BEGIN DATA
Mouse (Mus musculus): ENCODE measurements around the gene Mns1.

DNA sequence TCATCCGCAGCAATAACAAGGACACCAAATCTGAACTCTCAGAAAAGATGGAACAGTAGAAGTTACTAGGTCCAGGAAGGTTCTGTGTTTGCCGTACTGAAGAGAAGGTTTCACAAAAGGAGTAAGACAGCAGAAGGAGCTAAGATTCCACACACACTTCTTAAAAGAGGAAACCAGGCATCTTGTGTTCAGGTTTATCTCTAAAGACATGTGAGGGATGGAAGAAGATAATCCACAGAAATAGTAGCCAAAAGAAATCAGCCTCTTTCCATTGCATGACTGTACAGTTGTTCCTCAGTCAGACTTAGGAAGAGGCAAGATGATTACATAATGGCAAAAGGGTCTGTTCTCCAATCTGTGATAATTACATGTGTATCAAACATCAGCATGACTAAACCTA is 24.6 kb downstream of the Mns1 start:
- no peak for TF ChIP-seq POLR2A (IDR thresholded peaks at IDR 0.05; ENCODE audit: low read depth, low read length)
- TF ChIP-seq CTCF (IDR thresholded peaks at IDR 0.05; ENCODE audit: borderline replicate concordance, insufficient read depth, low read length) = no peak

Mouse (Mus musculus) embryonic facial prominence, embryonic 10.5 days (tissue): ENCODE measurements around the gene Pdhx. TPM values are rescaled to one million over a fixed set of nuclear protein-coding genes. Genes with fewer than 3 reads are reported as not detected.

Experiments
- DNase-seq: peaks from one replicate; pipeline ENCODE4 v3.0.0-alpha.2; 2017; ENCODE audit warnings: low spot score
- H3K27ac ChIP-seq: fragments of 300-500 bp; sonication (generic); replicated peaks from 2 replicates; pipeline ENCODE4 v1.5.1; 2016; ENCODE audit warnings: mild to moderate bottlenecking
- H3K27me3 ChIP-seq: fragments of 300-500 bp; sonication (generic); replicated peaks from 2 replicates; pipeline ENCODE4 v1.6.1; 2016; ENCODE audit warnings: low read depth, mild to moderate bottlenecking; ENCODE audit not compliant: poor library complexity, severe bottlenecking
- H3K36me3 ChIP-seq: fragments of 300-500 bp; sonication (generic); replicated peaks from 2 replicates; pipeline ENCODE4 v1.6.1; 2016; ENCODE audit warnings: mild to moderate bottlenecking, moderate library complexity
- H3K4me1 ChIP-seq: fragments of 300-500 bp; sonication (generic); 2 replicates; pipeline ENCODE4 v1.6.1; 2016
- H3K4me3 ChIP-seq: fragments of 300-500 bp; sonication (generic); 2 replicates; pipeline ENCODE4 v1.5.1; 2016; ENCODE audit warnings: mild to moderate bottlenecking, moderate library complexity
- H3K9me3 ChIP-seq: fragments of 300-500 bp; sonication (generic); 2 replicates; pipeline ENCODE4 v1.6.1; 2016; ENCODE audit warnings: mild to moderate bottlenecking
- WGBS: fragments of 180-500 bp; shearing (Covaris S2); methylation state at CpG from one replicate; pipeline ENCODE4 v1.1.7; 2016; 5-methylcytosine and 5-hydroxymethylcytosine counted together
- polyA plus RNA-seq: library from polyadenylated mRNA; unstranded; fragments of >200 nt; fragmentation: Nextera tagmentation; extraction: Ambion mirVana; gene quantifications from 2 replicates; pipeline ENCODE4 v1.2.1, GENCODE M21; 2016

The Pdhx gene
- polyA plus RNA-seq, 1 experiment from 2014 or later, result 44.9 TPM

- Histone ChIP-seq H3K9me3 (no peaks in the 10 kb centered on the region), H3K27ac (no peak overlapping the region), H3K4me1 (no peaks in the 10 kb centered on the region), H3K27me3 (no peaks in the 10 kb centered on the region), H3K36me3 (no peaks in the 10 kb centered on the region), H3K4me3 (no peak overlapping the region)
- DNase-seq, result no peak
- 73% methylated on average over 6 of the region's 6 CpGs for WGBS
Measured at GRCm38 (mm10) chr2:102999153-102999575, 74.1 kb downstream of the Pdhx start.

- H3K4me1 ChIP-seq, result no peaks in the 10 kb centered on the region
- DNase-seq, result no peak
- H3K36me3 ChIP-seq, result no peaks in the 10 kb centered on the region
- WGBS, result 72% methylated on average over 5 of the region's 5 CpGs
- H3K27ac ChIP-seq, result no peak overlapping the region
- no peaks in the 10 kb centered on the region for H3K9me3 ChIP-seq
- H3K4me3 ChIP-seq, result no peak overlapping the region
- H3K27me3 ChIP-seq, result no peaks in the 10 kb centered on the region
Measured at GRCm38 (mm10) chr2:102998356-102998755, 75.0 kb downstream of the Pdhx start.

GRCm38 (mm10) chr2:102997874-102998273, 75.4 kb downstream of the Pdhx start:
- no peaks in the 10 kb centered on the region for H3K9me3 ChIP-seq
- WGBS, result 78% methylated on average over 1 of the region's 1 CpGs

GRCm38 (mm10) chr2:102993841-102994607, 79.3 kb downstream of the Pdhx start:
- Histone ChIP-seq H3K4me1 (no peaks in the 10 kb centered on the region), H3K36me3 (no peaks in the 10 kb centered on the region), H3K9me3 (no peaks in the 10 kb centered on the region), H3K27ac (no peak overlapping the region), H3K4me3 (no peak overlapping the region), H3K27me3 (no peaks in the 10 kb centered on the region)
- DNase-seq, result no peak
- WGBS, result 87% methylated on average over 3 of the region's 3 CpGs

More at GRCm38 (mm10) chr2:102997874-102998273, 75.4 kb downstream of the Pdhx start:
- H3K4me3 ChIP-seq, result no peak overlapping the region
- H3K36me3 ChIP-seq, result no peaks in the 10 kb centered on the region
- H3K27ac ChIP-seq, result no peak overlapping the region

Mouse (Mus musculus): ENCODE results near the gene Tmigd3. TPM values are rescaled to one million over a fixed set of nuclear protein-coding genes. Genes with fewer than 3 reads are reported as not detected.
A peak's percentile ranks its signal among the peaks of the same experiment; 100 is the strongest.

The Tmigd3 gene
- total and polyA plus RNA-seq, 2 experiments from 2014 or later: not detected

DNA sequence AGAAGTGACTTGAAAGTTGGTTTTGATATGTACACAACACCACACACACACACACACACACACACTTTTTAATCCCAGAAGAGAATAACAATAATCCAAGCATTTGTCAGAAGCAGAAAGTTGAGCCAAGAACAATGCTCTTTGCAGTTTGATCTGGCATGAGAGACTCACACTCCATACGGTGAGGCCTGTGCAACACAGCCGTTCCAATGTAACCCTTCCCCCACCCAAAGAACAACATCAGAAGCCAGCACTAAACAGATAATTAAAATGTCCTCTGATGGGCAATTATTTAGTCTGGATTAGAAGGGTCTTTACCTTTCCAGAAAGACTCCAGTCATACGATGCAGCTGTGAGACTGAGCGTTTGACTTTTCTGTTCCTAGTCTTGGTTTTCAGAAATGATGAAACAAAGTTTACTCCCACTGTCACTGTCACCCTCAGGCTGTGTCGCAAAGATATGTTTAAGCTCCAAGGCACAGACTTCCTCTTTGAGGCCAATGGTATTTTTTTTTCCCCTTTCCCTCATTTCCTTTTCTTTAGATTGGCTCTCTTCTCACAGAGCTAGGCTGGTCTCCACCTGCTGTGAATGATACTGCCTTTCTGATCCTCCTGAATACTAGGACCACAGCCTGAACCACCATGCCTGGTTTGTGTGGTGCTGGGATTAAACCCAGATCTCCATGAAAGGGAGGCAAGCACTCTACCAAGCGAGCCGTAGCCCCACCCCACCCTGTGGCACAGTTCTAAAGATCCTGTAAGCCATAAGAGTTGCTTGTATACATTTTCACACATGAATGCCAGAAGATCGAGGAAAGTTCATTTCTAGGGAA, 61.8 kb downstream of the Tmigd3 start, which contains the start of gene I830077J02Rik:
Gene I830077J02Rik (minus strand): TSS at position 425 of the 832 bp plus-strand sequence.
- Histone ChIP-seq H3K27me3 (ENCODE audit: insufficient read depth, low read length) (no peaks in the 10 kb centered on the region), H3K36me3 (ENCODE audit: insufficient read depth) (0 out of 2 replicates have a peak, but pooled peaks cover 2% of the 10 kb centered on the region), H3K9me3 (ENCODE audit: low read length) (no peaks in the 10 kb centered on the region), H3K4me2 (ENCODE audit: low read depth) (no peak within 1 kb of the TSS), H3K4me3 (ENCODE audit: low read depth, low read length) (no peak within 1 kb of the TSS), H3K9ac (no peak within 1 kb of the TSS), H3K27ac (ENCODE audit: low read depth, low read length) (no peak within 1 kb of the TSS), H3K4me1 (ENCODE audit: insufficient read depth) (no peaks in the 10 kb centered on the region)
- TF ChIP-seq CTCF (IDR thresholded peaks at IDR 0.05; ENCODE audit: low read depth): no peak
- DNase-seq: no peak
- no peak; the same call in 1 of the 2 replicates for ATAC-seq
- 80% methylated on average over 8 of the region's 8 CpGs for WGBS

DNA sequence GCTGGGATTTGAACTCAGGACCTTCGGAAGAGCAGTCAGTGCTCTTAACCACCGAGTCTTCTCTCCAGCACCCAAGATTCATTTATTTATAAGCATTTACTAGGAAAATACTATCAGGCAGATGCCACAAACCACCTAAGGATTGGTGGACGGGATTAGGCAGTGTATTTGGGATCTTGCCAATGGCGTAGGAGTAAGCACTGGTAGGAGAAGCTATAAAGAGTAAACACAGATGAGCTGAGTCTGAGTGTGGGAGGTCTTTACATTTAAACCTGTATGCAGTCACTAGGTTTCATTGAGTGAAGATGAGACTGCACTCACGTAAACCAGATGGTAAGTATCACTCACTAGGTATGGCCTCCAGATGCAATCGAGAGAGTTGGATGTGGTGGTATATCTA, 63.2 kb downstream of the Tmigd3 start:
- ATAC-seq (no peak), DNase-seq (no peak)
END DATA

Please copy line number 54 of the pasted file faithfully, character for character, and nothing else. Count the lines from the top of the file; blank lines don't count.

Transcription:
- ATAC-seq (no peak), DNase-seq (no peak)